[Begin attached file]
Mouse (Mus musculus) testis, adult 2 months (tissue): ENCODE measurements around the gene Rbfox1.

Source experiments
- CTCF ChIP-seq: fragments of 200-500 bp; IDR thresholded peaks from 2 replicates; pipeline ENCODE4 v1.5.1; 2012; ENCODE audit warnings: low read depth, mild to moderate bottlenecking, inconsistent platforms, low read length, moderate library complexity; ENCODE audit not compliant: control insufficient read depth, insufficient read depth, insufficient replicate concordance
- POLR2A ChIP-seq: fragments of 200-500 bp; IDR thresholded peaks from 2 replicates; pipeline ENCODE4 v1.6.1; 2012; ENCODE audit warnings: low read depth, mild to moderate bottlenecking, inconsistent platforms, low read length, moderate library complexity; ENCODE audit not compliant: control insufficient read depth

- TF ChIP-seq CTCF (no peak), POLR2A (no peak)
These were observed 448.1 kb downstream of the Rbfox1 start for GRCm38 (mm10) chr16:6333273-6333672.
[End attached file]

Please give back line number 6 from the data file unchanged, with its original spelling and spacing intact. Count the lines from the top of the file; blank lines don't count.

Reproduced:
These were observed 448.1 kb downstream of the Rbfox1 start for GRCm38 (mm10) chr16:6333273-6333672.